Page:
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As the advance of big data grows more pronounced, new data pipeline tools are arriving to handle the surge, with MapR Technologies Inc.'s MapR Streams among the latest entries. The company said the software can forward billions of events per second.
Due for release in Q1 of 2016, this publish-and-subscribe messaging broker funnels data into streaming processors. The product rides a wave started by another product; it shares some APIs with the increasingly popular open-source Apache Kafka message broker.
There is a difference between Kafka and MapR Streams, however, in that the MapR software will include its brand of high-availability and data recovery characteristics. As well, the company said, MapR Streams can be tightly integrated as part of data pipelines running on its MapR distribution of the Hadoop data framework, which is now known as the MapR Converged Data Platform.
Among an assortment of Apache Hadoop ecosystem software for processing streaming data are Apache Storm, Apache Flink, Apache Spark and Apache NiFi. These tools can be fed by messaging queues such as Kafka and MapR Streams.
MapR said MapR Streams works with Spark, Storm and Flink. But, although it shares programmer APIs with Kafka, it is not open source software per se. Other vendors have also developed Kafka-derived products. For example, Kafka's inventors, who came up with the system while working at social network LinkedIn, subsequently formed Confluent, which released a 2.0 version of its commercial offering based on the Kafka core just last month.
Data variety and velocity
A MapR platform user at Chicago, Ill.-based Valence Health sees value in effective data pipeline tooling, and not just for fast data handling. The company began using MapR's Hadoop distribution about a year ago to deal with numerous inbound data feeds related to patient health records, immunizations, pharmacy benefits and other data types.
The challenge was as much about data variety as it was about velocity, according to Dan Blake, Valence Health CTO. "We wanted to wire all the [data elements] together so things naturally flow through it all," he said.
Blake said his teams have been working on improved data ingestion processes, had interest in Kafka, and "will be evaluating MapR Streams." The 30-plus year technology veteran found favor with MapR's use of Kafka APIs, and its integration plans with the Converged Data Platform. The approach calls for handling messaging and stream processing of multiple workloads on the same Hadoop clusters.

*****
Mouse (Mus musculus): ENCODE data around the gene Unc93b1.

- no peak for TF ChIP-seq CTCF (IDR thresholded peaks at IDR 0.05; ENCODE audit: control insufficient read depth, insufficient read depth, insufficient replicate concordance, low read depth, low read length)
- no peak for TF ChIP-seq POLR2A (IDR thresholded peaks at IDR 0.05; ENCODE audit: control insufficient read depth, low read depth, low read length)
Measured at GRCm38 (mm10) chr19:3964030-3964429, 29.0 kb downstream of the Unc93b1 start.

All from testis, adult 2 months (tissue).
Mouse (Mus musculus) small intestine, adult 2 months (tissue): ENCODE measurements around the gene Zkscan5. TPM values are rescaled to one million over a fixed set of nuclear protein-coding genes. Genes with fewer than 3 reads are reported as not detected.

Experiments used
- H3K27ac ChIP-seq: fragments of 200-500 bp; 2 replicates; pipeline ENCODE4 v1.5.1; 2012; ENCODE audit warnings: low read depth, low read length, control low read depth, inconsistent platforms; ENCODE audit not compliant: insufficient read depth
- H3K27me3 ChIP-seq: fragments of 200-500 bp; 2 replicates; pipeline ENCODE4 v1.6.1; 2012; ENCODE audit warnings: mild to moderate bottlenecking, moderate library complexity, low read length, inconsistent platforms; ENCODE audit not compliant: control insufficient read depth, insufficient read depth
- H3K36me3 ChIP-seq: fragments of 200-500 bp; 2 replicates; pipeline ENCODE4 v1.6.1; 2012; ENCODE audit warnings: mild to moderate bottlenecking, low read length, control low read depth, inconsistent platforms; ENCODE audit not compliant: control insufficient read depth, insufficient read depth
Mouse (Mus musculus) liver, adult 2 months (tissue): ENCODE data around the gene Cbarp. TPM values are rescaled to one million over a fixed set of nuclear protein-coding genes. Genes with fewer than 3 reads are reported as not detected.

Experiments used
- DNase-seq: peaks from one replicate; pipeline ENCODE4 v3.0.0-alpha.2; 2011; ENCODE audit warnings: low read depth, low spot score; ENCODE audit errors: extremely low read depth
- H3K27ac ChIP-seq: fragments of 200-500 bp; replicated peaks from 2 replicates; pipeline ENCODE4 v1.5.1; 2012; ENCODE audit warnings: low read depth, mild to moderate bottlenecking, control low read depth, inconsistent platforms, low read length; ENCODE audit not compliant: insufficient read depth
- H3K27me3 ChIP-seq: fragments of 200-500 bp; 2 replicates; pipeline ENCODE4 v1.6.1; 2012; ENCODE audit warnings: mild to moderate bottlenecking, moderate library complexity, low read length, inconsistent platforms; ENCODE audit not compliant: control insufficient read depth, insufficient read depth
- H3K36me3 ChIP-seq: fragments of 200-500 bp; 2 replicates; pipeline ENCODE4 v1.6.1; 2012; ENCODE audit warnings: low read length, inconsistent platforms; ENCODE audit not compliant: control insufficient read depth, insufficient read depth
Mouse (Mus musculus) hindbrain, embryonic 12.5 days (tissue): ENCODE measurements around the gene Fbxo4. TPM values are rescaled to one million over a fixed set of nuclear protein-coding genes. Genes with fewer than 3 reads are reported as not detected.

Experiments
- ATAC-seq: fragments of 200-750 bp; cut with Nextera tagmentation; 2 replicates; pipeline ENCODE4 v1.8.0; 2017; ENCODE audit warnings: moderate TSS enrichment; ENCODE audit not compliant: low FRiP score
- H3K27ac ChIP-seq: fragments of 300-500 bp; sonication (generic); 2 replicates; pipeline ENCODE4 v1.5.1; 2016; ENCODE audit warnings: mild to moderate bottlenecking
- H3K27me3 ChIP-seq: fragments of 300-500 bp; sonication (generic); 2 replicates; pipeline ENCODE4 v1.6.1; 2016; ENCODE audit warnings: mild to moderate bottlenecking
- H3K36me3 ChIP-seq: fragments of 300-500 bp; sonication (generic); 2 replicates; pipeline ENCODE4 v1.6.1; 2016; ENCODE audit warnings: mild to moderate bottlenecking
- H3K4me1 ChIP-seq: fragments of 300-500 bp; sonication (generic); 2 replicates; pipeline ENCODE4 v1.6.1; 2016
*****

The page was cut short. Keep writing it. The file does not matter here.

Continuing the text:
Stream on any cluster
The approach MapR has taken with the new software somewhat mirrors the approach it took with the Hadoop Distributed File System, where it took the core open-source software and customized it for high-availability enterprise operations. The company points out that MapR Streams installs directly on Hadoop clusters.
Analyst Robin Bloor emphasized that MapR Streams brings a new type of infrastructure to the big data scene, because it allows streaming on any cluster. Kafka is often used separately for such data handling today, requiring separate configuration, he said.
"You can do the same thing in Kafka, but this [MapR Streams] configuration is neater," he continued. "They allow you to use streaming on any [MapR Hadoop] cluster."
MapR has "bolted this in right at the foundation of the file system," said Bloor, who is chief analyst at The Bloor Group. He said the enhancement better enables MapR users to implement lambda architectures. Those are schemes that use the same data pipeline to support both batch analytics and real-time operations.
Big data onslaught continues
Data processing applications have transformed in recent years to handle the swell of data driven in large part by mobile, Web and cloud computing data. That's expected to continue, with worldwide growth of data center traffic running at 25% (CAGR) through 2019, as estimated by Cisco's Global Cloud Index.
That big data onslaught has already led to a slew of new data processing and streaming frameworks. As products like MapR's appear, it seems message systems that feed the streamers may be in for changes too.
Still, some caution is in order. Veteran technologist Dan Blake has seen the appearance of many new technologies. "There's a new silver bullet all the time," he said.
But, he added, there is generally some bit of value in many of these new "silver bullet" technologies. "At least they provide a vocabulary that is useful for discussion," he said.
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